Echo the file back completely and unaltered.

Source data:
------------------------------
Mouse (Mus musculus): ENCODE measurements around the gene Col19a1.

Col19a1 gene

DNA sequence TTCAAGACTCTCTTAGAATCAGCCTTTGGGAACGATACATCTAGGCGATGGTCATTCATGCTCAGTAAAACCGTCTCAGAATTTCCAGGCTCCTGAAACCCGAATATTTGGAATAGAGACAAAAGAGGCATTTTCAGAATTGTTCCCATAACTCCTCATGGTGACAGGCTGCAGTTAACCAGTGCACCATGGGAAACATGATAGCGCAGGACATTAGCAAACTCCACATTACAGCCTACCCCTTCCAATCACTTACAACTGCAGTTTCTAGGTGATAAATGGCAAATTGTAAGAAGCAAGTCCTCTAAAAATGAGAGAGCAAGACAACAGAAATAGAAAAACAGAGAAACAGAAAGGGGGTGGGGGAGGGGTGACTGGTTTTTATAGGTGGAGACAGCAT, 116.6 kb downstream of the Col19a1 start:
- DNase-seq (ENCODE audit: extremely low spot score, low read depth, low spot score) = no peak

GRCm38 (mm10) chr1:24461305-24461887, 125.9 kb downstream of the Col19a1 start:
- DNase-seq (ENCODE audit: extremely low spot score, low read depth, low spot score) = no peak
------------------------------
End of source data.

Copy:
Mouse (Mus musculus): ENCODE measurements around the gene Col19a1.

Col19a1 gene

DNA sequence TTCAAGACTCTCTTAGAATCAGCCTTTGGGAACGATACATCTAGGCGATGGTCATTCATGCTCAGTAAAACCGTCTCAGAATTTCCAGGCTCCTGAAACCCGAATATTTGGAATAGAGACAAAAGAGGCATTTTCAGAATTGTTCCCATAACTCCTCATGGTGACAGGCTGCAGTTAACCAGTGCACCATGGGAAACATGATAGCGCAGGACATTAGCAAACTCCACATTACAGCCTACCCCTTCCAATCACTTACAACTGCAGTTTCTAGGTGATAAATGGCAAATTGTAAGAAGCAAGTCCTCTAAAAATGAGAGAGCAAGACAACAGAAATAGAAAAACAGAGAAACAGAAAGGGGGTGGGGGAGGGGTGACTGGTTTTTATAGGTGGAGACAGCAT, 116.6 kb downstream of the Col19a1 start:
- DNase-seq (ENCODE audit: extremely low spot score, low read depth, low spot score) = no peak

GRCm38 (mm10) chr1:24461305-24461887, 125.9 kb downstream of the Col19a1 start:
- DNase-seq (ENCODE audit: extremely low spot score, low read depth, low spot score) = no peak